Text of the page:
As you move to a longer barrel length, the recoil impulse will change from sharp to mild. As you correct gas flow through the operating system (using that AGB) to match your ammo, you come still closer to tuning out sharp recoil impulse. Now on a big budget, you could further refine things with a lightened bolt carrier group (BCG) and adjustable buffer to reduce muzzle jump.

    What I would use for SD/HD is a very different recommendation than the one for varmints, but it can be done with a few compromises.

    I am blissfully unaware of most NY restrictions though I gather most States having them provide a points system; featureless stock/muzzle device/etc. @troy fairweather might offer some insight here.
     
  11. imac98374

    imac98374 Member

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    https://worldoftroy.com/product/troy-folding-pump-action-rifle-optic-ready/

    I would think about this. The NY-compliant ARs look kind of like an abomination to me. You either give up the ergos to keep a detachable mag or you go fixed and you reload more slowly than your revolver.

    The mini-14 would probably be my pick, honestly.
     
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  12. Stew0576

    Stew0576 Addicted

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    The insane amount of choices is the problem I'm having, I'm not worried about felt recoil but about staying in target for follow up shots, 1 moa is acceptable, thank you all for your input, it's helping me understand better.
     
  13. Skylerbone

    Skylerbone Member

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    Hard to stress enough that parts selection can be a huge factor. Consider below: the AR pistol on left has an 10.5” barrel while the AR rifle on right wears a 16.1” barrel. Even before muzzle devices are factored in, they are separated by about 3” in OAL. The rifle is also (after adding a Handguard to the pistol) lighter by more than a pound.


    E1DC2D5A-BEA4-411D-AD02-818F1736BD0D.png
     
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  14. CapnMac

    CapnMac Member

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    Well, "NY compliant" certainly reduces the number of choices.

    In general, though, it's hard to fault 5.6 in an 18 or 20 inch barrel for being smooth and easy to keep on target.

    A seven pound AR in 5.56 handles in a very different manner than, say a seven pound 280 or 30-06 bolt gun.
     
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  15. sarduy

    sarduy Member

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    Lightweight and one ragged hole AR don’t mix,

    do yourself a favor and get a heavy match barrel 20-24" AR with a 6-24x scope and call a day.
     
  16. MistWolf

    MistWolf Member

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    I have no idea what a "NY Compliant AR" looks like, but the best AR a beginner can start with is a Colt 6920. No messing with buffers, gas tubes, springs, just clean off the preservative, add a few drops of oil to the carrier, insert full magazine and get to shooting. You can worry about "upgrades" after you've shot the rifle enough to know what you want.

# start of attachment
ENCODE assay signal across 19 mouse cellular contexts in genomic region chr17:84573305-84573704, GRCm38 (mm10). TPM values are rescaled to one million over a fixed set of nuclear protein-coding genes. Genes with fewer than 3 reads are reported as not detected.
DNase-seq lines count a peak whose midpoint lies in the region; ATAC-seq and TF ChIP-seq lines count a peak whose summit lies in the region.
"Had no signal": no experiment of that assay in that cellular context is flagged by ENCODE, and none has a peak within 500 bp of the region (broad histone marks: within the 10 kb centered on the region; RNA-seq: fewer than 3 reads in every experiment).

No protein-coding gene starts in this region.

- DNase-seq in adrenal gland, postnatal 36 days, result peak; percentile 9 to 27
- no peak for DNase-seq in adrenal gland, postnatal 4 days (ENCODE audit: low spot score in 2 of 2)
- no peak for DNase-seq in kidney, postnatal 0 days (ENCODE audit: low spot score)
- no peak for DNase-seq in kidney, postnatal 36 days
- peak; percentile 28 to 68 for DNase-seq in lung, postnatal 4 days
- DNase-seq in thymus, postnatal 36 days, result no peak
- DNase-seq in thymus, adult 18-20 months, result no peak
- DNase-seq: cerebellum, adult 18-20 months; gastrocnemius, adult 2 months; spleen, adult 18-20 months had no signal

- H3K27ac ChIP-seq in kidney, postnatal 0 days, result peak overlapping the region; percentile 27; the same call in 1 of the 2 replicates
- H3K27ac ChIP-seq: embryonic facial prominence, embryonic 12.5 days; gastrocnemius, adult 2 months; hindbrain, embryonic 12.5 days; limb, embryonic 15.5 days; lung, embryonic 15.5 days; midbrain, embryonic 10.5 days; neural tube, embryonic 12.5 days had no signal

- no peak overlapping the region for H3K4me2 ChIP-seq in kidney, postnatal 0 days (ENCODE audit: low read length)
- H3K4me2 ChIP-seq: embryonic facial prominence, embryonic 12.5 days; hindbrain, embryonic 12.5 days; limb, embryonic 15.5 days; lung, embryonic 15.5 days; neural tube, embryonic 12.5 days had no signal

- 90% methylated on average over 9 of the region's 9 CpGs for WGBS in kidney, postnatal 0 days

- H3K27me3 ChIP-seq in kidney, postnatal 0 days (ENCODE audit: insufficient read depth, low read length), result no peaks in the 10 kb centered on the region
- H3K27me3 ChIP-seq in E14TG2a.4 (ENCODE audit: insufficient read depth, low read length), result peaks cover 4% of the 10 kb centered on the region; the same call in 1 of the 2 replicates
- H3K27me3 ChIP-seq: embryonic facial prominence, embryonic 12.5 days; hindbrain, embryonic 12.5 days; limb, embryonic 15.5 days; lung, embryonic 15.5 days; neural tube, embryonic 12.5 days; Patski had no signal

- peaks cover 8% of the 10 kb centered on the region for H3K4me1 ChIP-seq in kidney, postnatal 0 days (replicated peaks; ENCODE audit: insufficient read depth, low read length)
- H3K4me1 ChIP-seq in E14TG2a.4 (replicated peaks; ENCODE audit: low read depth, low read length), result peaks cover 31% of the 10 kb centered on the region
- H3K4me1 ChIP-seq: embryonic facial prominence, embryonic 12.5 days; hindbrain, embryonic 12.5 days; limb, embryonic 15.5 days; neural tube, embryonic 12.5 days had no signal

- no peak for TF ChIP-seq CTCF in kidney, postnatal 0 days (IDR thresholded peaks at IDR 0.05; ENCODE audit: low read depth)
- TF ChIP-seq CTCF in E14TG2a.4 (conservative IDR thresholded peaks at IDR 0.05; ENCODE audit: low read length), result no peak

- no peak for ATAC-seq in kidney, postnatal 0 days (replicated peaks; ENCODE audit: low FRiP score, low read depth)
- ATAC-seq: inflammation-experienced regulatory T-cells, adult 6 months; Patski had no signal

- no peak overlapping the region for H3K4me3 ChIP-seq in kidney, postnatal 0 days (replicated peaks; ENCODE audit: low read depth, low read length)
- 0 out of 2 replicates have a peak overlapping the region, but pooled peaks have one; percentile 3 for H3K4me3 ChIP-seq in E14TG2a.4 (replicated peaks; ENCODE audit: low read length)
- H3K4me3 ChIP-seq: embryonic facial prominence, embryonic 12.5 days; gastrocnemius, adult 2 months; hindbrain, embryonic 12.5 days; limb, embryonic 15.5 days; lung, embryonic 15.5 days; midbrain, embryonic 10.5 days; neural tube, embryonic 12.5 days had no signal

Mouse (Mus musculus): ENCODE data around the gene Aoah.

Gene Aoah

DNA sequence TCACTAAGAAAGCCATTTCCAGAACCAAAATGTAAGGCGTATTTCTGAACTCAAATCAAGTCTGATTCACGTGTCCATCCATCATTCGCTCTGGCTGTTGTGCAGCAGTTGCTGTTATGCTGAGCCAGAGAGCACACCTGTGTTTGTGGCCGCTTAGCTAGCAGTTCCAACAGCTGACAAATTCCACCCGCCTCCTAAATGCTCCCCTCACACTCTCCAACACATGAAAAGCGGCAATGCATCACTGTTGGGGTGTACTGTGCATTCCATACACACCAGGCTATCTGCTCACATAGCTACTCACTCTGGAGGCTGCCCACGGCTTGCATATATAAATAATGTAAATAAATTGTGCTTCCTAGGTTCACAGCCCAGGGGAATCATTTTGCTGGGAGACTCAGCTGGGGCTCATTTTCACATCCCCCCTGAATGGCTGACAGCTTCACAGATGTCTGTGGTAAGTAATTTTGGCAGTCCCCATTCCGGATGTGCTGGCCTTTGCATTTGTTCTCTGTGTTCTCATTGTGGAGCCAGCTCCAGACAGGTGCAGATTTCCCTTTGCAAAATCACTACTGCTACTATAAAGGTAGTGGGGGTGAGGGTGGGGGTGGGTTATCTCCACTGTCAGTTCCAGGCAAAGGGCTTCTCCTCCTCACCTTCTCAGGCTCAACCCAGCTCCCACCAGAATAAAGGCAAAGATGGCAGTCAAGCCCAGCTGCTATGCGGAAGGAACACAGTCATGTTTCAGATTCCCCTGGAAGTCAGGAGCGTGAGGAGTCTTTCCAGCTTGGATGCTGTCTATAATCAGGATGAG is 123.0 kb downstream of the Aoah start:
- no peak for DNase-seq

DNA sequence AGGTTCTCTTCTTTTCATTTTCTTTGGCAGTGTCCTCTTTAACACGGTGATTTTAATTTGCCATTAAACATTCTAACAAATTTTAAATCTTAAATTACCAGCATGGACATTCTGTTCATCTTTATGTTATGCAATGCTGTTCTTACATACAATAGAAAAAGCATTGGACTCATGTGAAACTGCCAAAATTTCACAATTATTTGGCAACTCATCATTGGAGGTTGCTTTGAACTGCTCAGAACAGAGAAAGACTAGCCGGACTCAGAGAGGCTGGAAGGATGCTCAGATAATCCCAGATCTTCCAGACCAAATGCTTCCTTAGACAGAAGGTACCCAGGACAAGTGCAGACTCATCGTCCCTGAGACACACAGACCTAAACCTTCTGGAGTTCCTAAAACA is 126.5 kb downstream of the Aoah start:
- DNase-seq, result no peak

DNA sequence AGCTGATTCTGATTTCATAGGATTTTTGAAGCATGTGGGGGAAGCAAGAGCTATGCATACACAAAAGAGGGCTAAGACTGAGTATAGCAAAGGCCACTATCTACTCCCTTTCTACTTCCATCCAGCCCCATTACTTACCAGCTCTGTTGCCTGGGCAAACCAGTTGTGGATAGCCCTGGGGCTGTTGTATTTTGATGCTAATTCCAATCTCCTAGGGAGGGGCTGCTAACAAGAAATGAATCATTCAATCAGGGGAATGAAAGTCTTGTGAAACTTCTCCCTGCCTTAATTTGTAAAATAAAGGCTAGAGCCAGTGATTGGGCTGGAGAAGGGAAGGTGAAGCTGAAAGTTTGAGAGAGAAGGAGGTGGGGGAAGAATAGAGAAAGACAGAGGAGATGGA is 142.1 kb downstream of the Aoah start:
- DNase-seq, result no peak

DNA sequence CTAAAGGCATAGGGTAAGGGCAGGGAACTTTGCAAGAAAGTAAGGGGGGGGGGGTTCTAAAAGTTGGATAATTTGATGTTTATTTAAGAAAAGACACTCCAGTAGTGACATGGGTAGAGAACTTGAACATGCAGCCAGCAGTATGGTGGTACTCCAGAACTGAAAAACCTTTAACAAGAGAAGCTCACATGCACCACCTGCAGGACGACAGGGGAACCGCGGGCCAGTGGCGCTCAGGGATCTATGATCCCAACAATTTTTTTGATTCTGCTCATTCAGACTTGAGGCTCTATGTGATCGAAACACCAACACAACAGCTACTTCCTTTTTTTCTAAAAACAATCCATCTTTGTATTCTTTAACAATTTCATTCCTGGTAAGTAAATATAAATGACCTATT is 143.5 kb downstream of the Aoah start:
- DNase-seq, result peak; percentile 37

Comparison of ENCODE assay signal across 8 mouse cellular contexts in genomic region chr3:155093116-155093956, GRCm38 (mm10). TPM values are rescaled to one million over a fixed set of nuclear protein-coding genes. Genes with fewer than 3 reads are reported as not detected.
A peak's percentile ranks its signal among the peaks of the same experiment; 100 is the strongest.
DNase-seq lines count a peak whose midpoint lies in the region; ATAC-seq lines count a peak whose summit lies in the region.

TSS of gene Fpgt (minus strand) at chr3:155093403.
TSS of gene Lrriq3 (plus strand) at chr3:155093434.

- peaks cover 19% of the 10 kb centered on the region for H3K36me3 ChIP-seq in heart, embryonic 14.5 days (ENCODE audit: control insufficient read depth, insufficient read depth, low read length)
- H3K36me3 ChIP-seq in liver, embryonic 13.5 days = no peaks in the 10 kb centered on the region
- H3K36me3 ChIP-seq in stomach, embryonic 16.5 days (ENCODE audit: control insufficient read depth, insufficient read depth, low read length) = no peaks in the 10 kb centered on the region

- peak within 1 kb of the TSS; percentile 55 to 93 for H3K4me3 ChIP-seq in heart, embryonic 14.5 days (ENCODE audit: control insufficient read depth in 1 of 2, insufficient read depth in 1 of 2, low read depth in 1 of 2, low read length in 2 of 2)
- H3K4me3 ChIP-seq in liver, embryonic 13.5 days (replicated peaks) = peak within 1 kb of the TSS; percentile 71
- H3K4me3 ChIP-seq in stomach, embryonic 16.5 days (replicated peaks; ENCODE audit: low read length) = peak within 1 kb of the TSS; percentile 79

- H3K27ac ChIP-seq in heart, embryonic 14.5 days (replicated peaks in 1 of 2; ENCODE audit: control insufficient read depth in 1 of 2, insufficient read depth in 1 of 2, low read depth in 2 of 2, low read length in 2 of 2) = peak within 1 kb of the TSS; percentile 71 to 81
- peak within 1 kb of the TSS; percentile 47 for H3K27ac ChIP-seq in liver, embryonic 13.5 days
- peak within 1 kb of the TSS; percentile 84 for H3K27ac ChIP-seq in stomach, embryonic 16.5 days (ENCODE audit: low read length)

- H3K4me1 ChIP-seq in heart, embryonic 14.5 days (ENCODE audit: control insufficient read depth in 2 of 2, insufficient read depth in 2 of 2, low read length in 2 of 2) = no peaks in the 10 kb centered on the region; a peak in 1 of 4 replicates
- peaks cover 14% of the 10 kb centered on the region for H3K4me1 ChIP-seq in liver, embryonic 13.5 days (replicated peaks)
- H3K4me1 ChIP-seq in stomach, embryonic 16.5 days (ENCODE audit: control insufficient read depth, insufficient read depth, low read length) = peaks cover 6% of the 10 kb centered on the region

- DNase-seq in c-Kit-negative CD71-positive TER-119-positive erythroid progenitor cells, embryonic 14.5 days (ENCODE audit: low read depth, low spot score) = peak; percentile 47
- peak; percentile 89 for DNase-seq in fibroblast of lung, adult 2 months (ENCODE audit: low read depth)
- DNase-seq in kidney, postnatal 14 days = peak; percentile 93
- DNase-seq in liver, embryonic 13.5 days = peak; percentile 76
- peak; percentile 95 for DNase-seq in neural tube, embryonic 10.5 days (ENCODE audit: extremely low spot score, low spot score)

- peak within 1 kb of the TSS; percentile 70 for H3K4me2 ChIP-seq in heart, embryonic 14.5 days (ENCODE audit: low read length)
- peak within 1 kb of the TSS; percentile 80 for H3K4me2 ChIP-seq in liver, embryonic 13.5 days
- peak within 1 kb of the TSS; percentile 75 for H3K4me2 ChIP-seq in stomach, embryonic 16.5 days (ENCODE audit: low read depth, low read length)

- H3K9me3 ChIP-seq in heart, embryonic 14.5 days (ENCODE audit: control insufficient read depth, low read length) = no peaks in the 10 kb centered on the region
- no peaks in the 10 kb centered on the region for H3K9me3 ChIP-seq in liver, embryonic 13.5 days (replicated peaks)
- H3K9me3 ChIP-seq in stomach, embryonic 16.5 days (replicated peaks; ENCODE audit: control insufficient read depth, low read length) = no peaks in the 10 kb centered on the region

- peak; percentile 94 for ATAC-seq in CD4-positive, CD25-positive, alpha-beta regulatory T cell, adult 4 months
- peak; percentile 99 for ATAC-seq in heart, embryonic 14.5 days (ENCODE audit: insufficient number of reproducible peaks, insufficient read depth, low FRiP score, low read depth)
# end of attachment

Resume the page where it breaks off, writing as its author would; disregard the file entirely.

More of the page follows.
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  17. imac98374

    imac98374 Member

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    It looks like this
     

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  18. BigBlue 94

    BigBlue 94 Member

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    Good barrel and good trigger with a free float handguard are the main bullet points to building an AR. Mil-Spec triggers are awful out of the box for target shooting.

    Maybe you just want an AR15, but a Ruger Mini-14 with a Shilen match barrel might be a better choice from the compliancy standpoint: no pistol grip and no barrel threads. The Shilen barrel should take care of the mini's sub optimal factory accuracy.
     
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  19. troy fairweather

    troy fairweather Member

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    Stew your welcome to pm me for any questions, there are a few ways to go about building an ar in ny, depends what you want out of the gun.
     
  20. JeeperCreeper

    JeeperCreeper Member

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    Short answer without a long discussion:

    Get a BCM.
    https://bravocompanymfg.com/specification/bcm_recce16_mcmr.php

    But there are other plenty of good ones in your budget. The right I posted has a 1:7. I prefer 1:8 or 1:9 for cheap light ammo. But it's not an exact science.

    Daniel Defense, SOLGW, Aero, etc.

    For optics, I'd go midrange budget until you find what you like. SIG or Vortex until you decide how you like it.
     
    Last edited: Feb 7, 2022
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  21. hso

    hso Moderator Staff Member

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    There's no way to answer that without knowing if the "local guy" is nationally recognized and you give us a name.
     
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  22. hso

    hso Moderator Staff Member

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    Of the shelf...LaRue, LMT, Bravo all make "precision" ARs. You can get a White Oak upper since that's where all the AR "magic" happens anyway and put it on a lower.
     
  23. MistWolf

    MistWolf Member

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    BCM isn’t known for precision
     
  24. LonewolfMcquade

    LonewolfMcquade Member

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    You dont have to spend a fortune. I purchased this Mossberg varmint in 5.56 a few years ago IIRC for $580. 20" barrel, 1/9 twist. Good enough to get 1" or better groups at 200 yards using ball ammo. 55gr&62gr. Really loves the 55gr Hornady varmint rounds. Consistently kill groundhogs out to 600 yards with it.

    Nikon bdc600 scope $350?, CMC 3.5lb match trigger $100(factory mil spec trigger was HORRIBLE!!) I did change the A2 stock out for the Magpul rifle stock, wasn't necessary though. All toll, approximately $1200ish tied up into this VERY ACCURATE rifle.

    Screenshot_20210620-000454_Gallery.jpg
     
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  25. CapnMac

    CapnMac Member

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    Both are quite nice bits of kit.

    Sadly for OP, neither are NY-compliant.

    From memory the NY SAFE act is a "single feature" to define salt weps. So, it's magazine or pistol grip or self-loading, but no combination of those.